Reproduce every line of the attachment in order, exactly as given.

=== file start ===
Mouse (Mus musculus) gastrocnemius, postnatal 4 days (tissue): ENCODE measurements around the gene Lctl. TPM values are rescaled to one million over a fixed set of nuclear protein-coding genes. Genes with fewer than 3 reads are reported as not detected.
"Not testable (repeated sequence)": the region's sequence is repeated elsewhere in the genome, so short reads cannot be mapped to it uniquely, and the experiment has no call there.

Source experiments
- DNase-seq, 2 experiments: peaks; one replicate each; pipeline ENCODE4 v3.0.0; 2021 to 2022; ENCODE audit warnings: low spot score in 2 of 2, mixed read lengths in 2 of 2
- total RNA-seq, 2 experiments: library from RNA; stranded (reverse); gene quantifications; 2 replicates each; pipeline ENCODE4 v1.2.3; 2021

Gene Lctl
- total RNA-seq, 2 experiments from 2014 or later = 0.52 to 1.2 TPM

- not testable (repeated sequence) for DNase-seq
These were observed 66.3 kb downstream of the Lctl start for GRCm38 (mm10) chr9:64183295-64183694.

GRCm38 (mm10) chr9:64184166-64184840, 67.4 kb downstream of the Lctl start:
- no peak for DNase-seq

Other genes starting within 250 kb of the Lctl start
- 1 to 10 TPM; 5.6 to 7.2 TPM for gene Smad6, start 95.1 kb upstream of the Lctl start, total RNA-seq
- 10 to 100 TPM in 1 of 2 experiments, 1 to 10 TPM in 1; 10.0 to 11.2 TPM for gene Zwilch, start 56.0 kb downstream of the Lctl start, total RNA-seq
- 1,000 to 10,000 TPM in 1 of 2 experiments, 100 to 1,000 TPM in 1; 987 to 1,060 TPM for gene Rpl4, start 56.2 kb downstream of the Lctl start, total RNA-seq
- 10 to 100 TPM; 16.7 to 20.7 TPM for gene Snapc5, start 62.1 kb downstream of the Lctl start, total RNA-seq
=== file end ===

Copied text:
Mouse (Mus musculus) gastrocnemius, postnatal 4 days (tissue): ENCODE measurements around the gene Lctl. TPM values are rescaled to one million over a fixed set of nuclear protein-coding genes. Genes with fewer than 3 reads are reported as not detected.
"Not testable (repeated sequence)": the region's sequence is repeated elsewhere in the genome, so short reads cannot be mapped to it uniquely, and the experiment has no call there.

Source experiments
- DNase-seq, 2 experiments: peaks; one replicate each; pipeline ENCODE4 v3.0.0; 2021 to 2022; ENCODE audit warnings: low spot score in 2 of 2, mixed read lengths in 2 of 2
- total RNA-seq, 2 experiments: library from RNA; stranded (reverse); gene quantifications; 2 replicates each; pipeline ENCODE4 v1.2.3; 2021

Gene Lctl
- total RNA-seq, 2 experiments from 2014 or later = 0.52 to 1.2 TPM

- not testable (repeated sequence) for DNase-seq
These were observed 66.3 kb downstream of the Lctl start for GRCm38 (mm10) chr9:64183295-64183694.

GRCm38 (mm10) chr9:64184166-64184840, 67.4 kb downstream of the Lctl start:
- no peak for DNase-seq

Other genes starting within 250 kb of the Lctl start
- 1 to 10 TPM; 5.6 to 7.2 TPM for gene Smad6, start 95.1 kb upstream of the Lctl start, total RNA-seq
- 10 to 100 TPM in 1 of 2 experiments, 1 to 10 TPM in 1; 10.0 to 11.2 TPM for gene Zwilch, start 56.0 kb downstream of the Lctl start, total RNA-seq
- 1,000 to 10,000 TPM in 1 of 2 experiments, 100 to 1,000 TPM in 1; 987 to 1,060 TPM for gene Rpl4, start 56.2 kb downstream of the Lctl start, total RNA-seq
- 10 to 100 TPM; 16.7 to 20.7 TPM for gene Snapc5, start 62.1 kb downstream of the Lctl start, total RNA-seq